Film: In the Name of the Land




In the Name of the Land was one of the most popular films in France last year. In three weeks, the film attracted well over one million viewers, touching on a story sadly known to too many.

Pierre Jareau (brilliantly played by Guillaume Camet) is a young man who comes home from a ranch in Wyoming to live in France and marry his sweetheart Claire (Veerle Batens). His hard-nosed father sells him the family farm – no suggestion of inheriting it here –  and Pierre pays for it with a loan from a bank.

Things go well in the beginning, Pierre and Claire ‘s son Thomas (Anthony Bajon) proves to be as dedicated and hard-working as his father, and they are helped by an employee (Samir Guesmi). Claire looks after the house and acts as the accountant.



Trying to pay off the debt to his unforgiving and disapproving father, while attempting to expand the business to compete with others using agricultural technology adds to the stress. Then there is a fire which burns property and stock, and the hard-working family are in dire straits. There is no foreseeable way out.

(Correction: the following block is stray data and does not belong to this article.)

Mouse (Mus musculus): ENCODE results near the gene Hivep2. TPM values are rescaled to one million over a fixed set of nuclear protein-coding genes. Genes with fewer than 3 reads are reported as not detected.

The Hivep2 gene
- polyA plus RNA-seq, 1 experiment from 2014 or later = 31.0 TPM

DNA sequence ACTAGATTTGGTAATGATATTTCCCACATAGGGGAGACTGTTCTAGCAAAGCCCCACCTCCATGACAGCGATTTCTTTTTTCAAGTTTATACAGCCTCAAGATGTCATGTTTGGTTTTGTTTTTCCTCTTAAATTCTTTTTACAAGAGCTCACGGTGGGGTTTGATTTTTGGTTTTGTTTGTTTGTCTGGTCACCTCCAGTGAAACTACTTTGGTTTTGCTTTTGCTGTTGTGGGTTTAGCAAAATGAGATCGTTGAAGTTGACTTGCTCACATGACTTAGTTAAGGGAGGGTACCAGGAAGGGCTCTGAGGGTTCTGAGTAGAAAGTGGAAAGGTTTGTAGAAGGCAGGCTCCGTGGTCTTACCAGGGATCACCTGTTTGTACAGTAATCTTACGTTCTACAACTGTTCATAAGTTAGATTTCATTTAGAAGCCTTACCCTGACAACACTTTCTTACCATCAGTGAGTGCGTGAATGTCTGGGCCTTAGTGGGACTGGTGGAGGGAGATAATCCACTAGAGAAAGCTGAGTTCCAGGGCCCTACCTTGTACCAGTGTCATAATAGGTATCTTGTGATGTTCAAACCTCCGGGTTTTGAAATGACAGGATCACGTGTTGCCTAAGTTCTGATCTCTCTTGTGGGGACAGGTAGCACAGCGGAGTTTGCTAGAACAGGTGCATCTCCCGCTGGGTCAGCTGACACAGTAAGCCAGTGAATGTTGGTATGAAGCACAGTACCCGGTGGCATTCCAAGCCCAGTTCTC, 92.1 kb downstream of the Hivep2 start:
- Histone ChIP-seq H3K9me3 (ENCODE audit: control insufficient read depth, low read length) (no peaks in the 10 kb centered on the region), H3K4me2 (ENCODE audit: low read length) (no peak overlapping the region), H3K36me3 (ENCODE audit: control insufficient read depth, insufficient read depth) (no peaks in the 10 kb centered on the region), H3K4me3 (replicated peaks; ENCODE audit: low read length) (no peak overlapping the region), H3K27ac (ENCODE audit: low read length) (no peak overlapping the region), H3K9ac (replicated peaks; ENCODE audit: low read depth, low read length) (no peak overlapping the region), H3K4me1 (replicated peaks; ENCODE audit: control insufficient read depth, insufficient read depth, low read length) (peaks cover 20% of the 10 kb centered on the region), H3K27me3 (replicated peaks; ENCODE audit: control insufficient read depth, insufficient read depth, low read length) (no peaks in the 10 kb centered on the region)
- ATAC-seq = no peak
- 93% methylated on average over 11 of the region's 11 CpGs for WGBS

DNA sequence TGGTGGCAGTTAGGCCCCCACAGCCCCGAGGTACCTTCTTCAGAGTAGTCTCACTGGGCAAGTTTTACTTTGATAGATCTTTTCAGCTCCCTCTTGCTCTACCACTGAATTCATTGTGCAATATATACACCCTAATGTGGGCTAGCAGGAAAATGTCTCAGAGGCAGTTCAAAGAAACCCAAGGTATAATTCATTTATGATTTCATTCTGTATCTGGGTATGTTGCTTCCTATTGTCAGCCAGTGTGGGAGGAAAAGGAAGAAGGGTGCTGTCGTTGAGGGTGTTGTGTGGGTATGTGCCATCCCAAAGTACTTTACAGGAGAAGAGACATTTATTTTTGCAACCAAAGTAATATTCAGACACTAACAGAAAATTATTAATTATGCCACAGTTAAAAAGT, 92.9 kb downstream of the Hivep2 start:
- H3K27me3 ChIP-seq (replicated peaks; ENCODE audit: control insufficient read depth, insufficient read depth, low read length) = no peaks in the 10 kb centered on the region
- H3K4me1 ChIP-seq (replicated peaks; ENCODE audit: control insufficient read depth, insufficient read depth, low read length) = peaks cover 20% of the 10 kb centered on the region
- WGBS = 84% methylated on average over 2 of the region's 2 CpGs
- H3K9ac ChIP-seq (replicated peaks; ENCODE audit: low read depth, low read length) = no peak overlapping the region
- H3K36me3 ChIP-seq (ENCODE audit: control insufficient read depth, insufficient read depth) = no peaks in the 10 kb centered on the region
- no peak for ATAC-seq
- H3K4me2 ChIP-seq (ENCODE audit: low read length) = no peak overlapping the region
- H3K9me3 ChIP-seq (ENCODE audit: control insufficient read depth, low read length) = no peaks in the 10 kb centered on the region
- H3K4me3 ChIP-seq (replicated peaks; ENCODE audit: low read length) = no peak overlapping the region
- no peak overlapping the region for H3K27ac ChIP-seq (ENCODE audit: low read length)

There is a sense of foreboding from the start of this film, which is inspired by true events. It is gut-wrenching and difficult to watch – a story of how conglomerates and banks push farmers to expand when fair prices for their produce are not the result of their hard work, bringing overwhelming debt and depression.



There are excellent naturalistic performances from the cast and splendid cinematography by Eric Dumont showcases the beauty of the landscape. And the music by Thomas Dappelo adds to this sad story.

Director Edouard Bergeon with Emmanuel Courcol and Bruno Ulmer wrote the screenplay over two years. It is based on Betgeon’s life as a teenager in a hard-working family who struggled to keep their farm operational in an increasingly globalized  market.



He says that his own life was much more tragic and violent than the film describes. The farm burnt down twice and his father’s hell lasted two and a half years.

One farmer suicides every two days in France.

93 minutes.

Spoken in French with English sub-titles.

Showing at Luna Leederville and Luna SX Fremantle from 26 November.



Watch the trailer…